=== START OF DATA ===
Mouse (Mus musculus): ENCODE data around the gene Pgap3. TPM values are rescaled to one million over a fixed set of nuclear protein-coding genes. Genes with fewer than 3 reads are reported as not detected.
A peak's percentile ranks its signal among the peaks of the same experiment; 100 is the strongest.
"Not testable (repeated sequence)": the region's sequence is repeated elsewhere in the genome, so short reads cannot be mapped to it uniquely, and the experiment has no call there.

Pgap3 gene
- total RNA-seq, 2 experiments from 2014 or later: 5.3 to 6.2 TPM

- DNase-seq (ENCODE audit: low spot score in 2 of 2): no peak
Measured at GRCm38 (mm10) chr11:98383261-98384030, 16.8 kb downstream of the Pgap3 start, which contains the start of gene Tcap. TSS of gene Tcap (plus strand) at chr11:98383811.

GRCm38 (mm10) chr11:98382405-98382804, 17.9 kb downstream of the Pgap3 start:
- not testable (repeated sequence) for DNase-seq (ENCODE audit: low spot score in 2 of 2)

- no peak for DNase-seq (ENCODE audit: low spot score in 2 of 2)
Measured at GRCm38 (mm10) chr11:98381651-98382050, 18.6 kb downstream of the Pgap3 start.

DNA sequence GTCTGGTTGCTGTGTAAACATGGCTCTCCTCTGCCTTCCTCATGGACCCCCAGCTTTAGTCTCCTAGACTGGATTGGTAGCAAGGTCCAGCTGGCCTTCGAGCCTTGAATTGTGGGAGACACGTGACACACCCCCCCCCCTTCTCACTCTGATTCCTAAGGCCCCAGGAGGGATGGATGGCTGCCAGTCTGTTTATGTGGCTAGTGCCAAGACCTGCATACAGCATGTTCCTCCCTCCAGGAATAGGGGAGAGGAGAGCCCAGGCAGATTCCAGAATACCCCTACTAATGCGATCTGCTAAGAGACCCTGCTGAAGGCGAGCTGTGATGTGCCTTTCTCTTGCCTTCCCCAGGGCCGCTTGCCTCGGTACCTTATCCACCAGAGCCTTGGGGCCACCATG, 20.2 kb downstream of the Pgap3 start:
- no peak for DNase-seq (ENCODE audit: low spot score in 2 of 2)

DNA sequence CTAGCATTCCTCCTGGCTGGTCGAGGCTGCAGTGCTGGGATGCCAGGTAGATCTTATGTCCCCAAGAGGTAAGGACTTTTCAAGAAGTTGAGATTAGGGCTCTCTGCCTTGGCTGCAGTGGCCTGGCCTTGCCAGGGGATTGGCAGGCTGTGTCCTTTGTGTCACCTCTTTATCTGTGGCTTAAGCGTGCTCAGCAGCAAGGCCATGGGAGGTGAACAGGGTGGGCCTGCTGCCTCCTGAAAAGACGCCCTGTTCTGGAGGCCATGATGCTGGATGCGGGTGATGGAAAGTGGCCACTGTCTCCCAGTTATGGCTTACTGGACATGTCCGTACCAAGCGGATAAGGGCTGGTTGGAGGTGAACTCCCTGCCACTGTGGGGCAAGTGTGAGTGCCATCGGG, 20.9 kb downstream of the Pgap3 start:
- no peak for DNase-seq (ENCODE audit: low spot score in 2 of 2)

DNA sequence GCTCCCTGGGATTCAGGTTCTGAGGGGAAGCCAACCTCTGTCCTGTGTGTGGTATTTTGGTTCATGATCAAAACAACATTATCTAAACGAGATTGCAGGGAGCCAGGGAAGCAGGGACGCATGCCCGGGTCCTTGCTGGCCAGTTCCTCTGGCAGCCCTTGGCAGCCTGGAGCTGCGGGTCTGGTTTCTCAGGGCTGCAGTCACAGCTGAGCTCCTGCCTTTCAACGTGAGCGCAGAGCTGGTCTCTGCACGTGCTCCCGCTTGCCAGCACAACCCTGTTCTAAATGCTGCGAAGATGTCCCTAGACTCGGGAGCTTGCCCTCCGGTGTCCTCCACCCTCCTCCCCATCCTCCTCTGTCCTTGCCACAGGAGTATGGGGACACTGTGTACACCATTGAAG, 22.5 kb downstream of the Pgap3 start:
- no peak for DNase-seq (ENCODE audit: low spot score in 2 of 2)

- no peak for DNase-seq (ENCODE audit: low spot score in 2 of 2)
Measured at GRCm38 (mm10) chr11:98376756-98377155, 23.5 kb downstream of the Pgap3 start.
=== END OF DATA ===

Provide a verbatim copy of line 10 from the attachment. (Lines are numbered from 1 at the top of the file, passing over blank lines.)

- no peak for DNase-seq (ENCODE audit: low spot score in 2 of 2)